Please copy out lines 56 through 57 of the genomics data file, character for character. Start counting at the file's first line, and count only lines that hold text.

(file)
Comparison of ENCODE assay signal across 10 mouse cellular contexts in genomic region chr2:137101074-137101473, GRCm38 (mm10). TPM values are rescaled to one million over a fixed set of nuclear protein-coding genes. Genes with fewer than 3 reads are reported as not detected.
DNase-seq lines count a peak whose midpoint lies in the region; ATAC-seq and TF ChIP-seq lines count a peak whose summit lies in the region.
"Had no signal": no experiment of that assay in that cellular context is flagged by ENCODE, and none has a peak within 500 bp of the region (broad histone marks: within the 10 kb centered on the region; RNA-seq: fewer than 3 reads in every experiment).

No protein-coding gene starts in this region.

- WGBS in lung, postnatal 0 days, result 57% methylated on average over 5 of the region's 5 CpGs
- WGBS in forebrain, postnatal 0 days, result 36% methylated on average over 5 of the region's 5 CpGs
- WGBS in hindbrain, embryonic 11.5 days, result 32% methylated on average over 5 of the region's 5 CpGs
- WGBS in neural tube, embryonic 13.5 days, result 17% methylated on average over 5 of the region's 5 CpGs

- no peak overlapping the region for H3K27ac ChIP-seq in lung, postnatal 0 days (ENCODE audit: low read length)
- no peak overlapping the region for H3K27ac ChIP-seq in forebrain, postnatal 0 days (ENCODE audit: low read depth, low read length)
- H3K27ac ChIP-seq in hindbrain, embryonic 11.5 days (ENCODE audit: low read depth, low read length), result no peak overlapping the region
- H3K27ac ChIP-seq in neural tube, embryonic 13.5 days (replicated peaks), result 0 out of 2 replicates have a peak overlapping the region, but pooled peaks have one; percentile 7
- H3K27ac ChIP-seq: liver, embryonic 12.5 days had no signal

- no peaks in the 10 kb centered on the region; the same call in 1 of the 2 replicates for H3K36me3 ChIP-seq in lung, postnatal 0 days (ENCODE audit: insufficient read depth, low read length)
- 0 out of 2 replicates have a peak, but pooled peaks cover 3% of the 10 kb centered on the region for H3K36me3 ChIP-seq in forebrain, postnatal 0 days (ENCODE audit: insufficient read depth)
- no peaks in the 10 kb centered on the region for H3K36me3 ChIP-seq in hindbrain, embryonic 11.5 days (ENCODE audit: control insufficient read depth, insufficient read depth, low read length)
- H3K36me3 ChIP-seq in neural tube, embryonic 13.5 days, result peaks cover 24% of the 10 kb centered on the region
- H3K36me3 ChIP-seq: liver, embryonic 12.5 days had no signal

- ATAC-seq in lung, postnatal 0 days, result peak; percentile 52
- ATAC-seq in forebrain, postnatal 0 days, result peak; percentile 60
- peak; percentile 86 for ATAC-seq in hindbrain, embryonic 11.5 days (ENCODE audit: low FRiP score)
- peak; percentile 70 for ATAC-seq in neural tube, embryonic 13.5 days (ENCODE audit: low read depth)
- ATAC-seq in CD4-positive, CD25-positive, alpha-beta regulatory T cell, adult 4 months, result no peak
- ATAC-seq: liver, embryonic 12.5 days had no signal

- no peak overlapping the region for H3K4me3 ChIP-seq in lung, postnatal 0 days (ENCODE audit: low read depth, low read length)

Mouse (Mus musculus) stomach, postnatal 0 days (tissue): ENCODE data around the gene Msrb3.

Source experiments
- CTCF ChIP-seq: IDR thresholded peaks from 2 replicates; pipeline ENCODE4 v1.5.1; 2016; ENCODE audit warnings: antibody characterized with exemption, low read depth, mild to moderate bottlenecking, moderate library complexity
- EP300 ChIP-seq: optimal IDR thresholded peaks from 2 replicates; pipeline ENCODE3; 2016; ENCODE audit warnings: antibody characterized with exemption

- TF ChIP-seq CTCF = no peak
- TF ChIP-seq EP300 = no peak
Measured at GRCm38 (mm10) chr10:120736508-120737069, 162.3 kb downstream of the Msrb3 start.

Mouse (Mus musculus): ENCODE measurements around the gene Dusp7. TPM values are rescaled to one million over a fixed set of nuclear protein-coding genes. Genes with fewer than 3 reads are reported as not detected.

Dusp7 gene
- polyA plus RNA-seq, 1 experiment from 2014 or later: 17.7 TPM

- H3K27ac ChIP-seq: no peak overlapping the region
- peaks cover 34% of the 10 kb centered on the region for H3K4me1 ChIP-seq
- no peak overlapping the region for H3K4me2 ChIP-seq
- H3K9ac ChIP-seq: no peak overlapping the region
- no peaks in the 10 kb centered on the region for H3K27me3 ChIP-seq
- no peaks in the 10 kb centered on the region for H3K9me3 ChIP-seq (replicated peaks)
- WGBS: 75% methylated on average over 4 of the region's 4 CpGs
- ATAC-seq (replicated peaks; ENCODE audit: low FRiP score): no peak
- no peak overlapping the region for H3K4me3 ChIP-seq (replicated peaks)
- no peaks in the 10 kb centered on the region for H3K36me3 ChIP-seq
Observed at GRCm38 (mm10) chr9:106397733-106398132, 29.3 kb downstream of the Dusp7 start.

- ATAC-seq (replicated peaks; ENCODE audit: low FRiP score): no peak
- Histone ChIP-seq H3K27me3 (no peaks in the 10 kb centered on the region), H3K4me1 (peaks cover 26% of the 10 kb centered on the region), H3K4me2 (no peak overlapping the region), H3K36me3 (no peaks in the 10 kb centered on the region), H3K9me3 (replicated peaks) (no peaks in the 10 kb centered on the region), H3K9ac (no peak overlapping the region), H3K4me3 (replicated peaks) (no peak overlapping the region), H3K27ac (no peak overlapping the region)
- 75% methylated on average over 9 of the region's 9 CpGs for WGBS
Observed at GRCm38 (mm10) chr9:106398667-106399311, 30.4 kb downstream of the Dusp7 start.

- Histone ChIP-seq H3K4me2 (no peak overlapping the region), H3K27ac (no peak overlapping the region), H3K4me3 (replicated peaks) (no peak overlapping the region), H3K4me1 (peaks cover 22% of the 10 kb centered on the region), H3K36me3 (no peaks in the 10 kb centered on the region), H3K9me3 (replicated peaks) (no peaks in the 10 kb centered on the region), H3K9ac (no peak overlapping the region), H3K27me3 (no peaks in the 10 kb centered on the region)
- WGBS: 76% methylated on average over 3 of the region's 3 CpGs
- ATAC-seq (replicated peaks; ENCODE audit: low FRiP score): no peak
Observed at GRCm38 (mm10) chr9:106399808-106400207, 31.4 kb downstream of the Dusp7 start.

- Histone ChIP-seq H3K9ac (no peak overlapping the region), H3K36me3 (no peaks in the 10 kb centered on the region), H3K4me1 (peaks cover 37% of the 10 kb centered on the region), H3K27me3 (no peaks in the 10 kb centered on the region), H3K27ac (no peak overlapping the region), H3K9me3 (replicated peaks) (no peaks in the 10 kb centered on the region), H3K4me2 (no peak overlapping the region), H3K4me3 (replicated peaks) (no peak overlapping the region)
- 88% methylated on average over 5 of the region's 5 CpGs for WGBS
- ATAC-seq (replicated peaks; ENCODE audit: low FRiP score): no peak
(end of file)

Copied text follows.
- 88% methylated on average over 5 of the region's 5 CpGs for WGBS
- ATAC-seq (replicated peaks; ENCODE audit: low FRiP score): no peak